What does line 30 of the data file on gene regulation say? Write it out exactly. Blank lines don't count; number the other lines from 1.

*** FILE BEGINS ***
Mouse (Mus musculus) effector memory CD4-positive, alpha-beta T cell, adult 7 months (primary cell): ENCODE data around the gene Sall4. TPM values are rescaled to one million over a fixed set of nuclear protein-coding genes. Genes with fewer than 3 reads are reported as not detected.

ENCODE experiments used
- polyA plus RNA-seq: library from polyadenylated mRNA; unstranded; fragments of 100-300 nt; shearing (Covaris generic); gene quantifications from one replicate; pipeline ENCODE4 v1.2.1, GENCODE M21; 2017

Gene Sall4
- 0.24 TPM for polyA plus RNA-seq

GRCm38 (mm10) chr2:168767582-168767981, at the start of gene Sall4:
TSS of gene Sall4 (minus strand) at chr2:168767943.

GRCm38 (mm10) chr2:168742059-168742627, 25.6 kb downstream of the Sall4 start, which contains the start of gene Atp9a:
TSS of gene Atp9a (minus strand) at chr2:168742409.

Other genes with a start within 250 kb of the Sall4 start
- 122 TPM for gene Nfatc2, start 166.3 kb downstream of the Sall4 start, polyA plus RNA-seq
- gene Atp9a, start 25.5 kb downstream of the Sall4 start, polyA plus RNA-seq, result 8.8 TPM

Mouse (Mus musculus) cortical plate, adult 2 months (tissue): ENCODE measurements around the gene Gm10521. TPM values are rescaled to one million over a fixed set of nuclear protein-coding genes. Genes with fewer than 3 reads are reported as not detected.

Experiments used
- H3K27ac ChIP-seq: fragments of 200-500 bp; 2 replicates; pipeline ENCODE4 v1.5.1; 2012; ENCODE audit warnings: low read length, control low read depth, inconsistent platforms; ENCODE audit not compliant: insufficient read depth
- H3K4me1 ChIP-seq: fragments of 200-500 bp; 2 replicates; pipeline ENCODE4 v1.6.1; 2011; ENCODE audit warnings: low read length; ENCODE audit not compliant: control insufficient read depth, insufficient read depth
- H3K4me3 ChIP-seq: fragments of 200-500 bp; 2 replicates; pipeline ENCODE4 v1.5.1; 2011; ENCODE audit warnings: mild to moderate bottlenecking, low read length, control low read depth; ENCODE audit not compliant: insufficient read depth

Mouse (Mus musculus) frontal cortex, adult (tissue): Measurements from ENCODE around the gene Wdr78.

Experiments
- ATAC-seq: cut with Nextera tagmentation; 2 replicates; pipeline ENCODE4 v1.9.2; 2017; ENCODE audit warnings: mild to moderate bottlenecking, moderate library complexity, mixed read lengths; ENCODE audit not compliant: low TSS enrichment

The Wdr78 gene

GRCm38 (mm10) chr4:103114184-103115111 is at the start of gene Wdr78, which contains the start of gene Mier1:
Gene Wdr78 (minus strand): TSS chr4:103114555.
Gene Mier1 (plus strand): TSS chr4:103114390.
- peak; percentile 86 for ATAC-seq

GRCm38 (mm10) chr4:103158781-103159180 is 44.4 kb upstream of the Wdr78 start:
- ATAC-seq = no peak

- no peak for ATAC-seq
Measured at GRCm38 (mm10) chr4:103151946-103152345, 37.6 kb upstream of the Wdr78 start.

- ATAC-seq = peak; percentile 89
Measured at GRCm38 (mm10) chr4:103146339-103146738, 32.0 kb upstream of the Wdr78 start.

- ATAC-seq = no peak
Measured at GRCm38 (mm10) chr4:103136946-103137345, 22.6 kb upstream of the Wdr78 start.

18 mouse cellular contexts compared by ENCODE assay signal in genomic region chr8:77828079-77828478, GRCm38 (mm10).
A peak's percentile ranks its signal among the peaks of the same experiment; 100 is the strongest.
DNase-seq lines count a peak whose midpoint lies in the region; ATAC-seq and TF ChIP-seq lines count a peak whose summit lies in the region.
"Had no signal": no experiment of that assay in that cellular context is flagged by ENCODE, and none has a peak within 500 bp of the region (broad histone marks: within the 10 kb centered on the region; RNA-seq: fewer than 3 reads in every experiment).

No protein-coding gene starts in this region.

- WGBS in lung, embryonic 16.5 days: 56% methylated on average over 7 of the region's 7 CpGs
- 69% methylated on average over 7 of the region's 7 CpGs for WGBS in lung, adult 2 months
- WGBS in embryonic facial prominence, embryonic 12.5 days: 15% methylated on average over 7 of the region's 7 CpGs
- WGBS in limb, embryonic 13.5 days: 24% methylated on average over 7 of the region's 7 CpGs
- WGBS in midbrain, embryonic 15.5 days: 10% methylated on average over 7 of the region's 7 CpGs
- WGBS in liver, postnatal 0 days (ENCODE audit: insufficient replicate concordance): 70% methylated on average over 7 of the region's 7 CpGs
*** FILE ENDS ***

- ATAC-seq = peak; percentile 89